Goldman Sachs can’t take a joke

How Obama's mean standup comedy routine hurt the feelings of Wall Street's premier investment bank

Topics: Hank Paulson, Dodd-Frank, 2012 Elections, Bank Reform, Goldman Sachs, Business, Barack Obama, Robert Rubin, ,

Goldman Sachs can't take a jokeLloyd Blankfein (Credit: Reuters/Jason Reed)

Money can’t buy you a thick skin. That’s the takeaway from a Wall Street Journal article published today that reports how Goldman Sachs turned against Obama.

The last straw for many came two weeks later. At the annual White House Correspondents Dinner, the president drew laughs at their expense. “All of the jokes here tonight are brought to you by our friends at Goldman Sachs,” Mr. Obama said, referring to the SEC allegations. “So you don’t have to worry — they make money whether you laugh or not.”

Goldman Sachs ought to have been pleased at Obama’s crack — it’s more of an advertisement for their services than an insult. The mystique, and profitability, of Goldman Sachs is built on the company’s ability to make money in any market. Goldman was the first big investment bank on Wall Street to figure out which way the subprime wind was blowing, and it got out of its most dangerous positions (often by dumping toxic waste on its own clients) well before its competitors. Getting called out by name by the president should be taken as a sign of respect!

But Goldman’s pique at the White House was not limited to merely a bad sense of humor. The Wall Street Journal also reports that Goldman was angry that it wasn’t more involved with cleaning up the mess that Wall Street created.

Resentments against the White House began, said senior Goldman executives, because the firm thought it would be consulted when the Obama administration began crafting regulations in response to the financial crisis. They weren’t. Instead, they were surprised by a measure dubbed the Volcker rule, which would damage one of Goldman’s lucrative businesses.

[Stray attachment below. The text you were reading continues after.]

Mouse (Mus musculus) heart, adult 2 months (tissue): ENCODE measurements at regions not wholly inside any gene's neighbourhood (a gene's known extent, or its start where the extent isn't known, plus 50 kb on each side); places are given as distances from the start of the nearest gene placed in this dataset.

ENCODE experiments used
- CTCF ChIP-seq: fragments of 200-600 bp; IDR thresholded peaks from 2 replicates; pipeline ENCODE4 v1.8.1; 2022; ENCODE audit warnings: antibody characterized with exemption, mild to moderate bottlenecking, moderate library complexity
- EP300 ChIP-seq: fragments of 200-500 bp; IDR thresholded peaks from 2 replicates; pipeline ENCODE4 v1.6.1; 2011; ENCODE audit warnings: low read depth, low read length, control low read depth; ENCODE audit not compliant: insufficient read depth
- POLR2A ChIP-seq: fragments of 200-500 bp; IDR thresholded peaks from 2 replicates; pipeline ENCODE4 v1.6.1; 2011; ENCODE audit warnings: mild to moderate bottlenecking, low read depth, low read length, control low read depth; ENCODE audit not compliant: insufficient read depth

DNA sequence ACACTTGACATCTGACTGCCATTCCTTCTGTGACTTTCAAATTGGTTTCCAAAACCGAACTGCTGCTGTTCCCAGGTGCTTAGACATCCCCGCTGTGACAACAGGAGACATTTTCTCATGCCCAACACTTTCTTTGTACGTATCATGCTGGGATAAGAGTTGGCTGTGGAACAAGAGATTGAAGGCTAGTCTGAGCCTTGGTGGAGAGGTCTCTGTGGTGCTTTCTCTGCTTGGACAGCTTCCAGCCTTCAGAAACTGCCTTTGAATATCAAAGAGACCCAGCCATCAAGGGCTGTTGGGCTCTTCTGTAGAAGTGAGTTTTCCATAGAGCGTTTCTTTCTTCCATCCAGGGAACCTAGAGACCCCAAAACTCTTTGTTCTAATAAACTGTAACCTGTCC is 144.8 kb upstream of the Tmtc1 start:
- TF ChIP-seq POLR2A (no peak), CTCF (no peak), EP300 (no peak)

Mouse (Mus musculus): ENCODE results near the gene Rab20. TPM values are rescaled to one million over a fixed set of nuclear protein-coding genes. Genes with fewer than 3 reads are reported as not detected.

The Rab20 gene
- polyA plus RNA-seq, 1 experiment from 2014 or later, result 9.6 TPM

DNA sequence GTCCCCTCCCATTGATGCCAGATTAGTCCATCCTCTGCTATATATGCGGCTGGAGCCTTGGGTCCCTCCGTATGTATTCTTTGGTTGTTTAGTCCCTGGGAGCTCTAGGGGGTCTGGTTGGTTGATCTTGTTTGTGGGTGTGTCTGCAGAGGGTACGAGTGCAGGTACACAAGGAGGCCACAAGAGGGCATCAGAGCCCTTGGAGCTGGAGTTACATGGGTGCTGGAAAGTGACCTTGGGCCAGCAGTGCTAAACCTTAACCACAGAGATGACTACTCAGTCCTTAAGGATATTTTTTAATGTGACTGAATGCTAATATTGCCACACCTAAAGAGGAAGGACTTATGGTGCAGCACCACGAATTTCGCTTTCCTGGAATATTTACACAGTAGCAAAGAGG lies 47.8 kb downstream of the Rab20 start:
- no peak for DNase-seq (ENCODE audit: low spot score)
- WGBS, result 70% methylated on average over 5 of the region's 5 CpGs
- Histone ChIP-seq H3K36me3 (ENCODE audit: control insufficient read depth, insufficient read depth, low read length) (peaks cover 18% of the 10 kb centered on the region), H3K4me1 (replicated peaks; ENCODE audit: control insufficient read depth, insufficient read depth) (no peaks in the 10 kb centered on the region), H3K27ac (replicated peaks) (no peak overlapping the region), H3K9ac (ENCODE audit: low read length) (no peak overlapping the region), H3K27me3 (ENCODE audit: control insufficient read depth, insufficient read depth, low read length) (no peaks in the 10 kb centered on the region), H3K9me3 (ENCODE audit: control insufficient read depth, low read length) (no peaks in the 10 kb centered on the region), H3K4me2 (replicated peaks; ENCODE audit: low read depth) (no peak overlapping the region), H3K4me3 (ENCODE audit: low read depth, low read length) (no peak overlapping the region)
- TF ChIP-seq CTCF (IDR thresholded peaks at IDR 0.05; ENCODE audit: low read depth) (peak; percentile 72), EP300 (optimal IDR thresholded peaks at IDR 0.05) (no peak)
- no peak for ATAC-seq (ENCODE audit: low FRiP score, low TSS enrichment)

They weren’t” may be one of the funniest (if unintentionally so) lines the Journal has ever printed. One former Goldman Sachs CEO, Robert Rubin, was instrumental in pushing through laws that exempted Wall Street from the kind of regulatory oversight that might have helped prevent the crash. Another, Hank Paulson, led a lobbying effort in 2004 that resulted in a rule change that allowed Goldman and its colleagues the freedom to make bigger bets on derivative trades than ever before. Goldman’s advice has been definitively proven to be disastrous for the country. Since when do we consult bank robbers on how to write laws against theft?

Never mind the jokes — Goldman has done just fine under Obama. But it wants to do better, and that’s what the stream of campaign contributions headed Romney’s way is all about. Goldman Sachs will make more money under a president who will pass no law without making sure it passes Wall Street’s smell test.

Andrew Leonard

Andrew Leonard is a staff writer at Salon. On Twitter, @koxinga21.

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